A video posted on Chinese social media platform Weibo last week shows American pop star Taylor Swift speaking fluent Mandarin. Only it wasn’t the 33-year-old singer in the clip. It was a deepfake video generated by an AI tool from Chinese start-up HeyGen.
Since Oct. 21, when Swift’s deepfake was first shared, the video has garnered more than six million views. But it has also triggered debate over the potential pitfalls that come as AI gets more advanced, making it difficult to distinguish between real and fake identities or content.
Deepfakes—realistic but fake images or videos used to impersonate someone else, including their voice—can be deployed to create false digital identities, something cybercriminals could leverage to commit fraud. The images and videos look and talk exactly like the person targeted.
In May, for example, a Chinese businessman lost 4.3 million yuan [$612,000] after a fraudster used face-swapping AI to impersonate his friend. There was no loss of money in the Taylor Swift deepfake, but here’s what to look out for to avoid getting swindled on social media.
AI and Social Engineering: The Silent Threat
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Verify AI celebrity endorsements
Scammers will typically use AI deepfakes of trusted individuals to lure their victims. In recent months, countless fake AI celebrities have emerged to trick people with false endorsements. Fake versions of icons like Elon Musk and Beyonce are targeted to promote fake brands.
Apparently, a lot of the false ads rank higher in search results on Google, likely because the company doesn’t do enough to filter fraudulent content.
However, in the age of AI-generated fake content, it’s crucial to approach too-good-to-be-true videos with a critical eye. Extraordinary claims require extraordinary evidence. If you come across viral videos that seem sensational, take time to verify their authenticity and sources.
“If you want advice about a product or service, look at reviews or find an expert who’s well-versed and can prove it,” says consumer tech expert and radio host Kim Komando.
“Another smart step: Google the product and actor in the ad, along with the word ‘review.’ If someone’s getting paid to endorse a product, there’s not just one random ad floating around social media,” she added in an article published by the New York Post.
Pay attention to detail
Deepfake technology is particularly scary because it is so realistic. AI tools such as Stable Diffusion can manipulate voices and mouth movements, making it easy for people to believe that a video or audio recording is authentic.
Remember Ghostwriter’s AI-created Drake and The Weeknd song, which fooled millions of people, including music streaming services, into thinking it was a new release? To spot a deepfake, Alex Kim, co-founder and CEO of AI-driven e-commerce accelerator Rice, suggests to:
“Pay attention to any unusual inconsistencies in the video you’re watching. Content creators who use deepfakes are usually trying to save time, so fine-tuning details is not something they will invest time in,” Kim told MetaNews.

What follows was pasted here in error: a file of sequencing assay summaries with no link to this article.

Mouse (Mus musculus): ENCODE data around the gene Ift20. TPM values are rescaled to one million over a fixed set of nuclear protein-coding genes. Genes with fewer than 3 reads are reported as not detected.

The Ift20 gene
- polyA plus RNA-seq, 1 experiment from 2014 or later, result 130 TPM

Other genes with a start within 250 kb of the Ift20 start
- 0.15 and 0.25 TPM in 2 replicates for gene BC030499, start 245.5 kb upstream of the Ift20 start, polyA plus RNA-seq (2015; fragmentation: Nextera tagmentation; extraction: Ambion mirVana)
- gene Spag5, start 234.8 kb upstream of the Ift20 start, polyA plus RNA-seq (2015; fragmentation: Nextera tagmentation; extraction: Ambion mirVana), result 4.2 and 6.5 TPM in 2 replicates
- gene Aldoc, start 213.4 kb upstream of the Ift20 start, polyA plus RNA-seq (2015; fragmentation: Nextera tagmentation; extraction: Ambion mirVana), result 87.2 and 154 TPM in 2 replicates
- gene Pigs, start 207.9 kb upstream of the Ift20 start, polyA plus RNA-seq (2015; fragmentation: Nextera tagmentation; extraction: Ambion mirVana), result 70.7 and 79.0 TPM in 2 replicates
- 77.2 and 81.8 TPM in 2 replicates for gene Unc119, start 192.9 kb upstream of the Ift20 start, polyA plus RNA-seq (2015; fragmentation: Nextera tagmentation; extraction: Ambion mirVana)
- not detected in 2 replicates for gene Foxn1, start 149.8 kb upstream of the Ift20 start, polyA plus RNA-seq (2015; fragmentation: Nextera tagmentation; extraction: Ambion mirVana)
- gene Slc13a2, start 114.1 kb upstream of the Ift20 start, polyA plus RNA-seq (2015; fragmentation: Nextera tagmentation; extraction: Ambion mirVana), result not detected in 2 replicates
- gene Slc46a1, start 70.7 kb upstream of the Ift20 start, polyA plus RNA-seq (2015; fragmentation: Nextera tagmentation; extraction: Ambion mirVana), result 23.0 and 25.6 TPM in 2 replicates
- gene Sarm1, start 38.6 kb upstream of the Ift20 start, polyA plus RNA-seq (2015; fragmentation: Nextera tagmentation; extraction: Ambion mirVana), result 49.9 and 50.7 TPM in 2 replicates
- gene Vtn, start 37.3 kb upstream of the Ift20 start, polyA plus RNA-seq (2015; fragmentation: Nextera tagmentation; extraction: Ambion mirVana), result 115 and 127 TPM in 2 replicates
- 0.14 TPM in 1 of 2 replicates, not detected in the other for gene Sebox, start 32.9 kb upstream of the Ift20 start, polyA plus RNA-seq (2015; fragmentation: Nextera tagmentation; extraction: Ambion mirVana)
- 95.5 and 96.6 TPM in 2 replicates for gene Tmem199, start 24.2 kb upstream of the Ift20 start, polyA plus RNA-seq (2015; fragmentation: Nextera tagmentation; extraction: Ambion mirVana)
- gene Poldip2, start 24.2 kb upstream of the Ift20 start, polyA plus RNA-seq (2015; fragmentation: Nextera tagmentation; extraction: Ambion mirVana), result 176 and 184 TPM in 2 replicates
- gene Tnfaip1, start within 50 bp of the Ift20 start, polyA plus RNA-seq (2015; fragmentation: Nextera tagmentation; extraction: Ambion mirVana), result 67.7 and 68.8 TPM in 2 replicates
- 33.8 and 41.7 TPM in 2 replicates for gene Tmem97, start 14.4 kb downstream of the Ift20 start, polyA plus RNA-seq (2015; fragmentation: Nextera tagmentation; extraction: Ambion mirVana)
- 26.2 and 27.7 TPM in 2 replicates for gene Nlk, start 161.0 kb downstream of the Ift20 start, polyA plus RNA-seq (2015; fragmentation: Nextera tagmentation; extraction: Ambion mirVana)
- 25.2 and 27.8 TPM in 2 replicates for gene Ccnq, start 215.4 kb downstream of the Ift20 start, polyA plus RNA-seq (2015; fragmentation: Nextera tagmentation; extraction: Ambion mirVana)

“That means that any mismatched facial expressions, unnatural movements, strange artefacts, voice mismatch, or lip-syncing will likely be present on a deepfaked video,” Kim said, adding:
“Pay specific attention to the eyes, as deepfakes struggle with these the most.”
The case of the Chinese businessman is a reminder that deepfake technology is a powerful tool that can be used for good or evil. Regulators have started to pay more attention to the dangers of AI since OpenAI launched its viral chatbot ChatGPT in November, sparking a global AI race.
As MetaNews previously reported, experts suggest developing new technologies that can detect and prevent the use of fake identities. This could include the use of biometric data, such as facial recognition or fingerprint scanning, to verify the identity of users online.
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Check background for clues
While some apps use watermarks to identify AI-generated content, it is not so obvious with others. Users will have to scan the background in images or videos to find clues about AI deepfake material, according to Alex Kim, the Rice.win CEO.
“If the background is moving unnaturally or the lighting isn’t matching up with the shadows on the foreground, it’s probably a deepfake,” Kim said. “Details like texture on materials, or lack thereof, are other signs.”
“Look for pixelation or blurriness where there should be none, especially if it happens on a human subject. Natural details like hairlines, ears, noses, or facial features are difficult to pull off in a deepfake, at least convincingly.”
AI technology, which for the most part remains free and easily accessible, is being used by bad actors in many ways. Images of high-profile female celebrities, including Taylor Swift and Emma Watson, have been manipulated using AI to create deepfake pornographic content.
A new AI tool from the Massachusetts Institute of Technology (MIT) in the U.S. promises to curb deepfakes. People can use PhotoGuard to make “small, invisible tweaks to keep [their] pictures safe from deepfakes and nasty edits—a promising gold standard in online safety.”
Alex Kim told MetaNews that the most obvious and common way to identify fake AI videos on social media is to consider the channels on which they are hosted.
“You’ll want to look at how much the channel has been posting lately and if there were any big spikes or surges in content creation,” Kim said. “If there is a big spike in posted videos that seem off, low-quality, or strange, it’s a pretty sure sign the creator is using deepfakes.”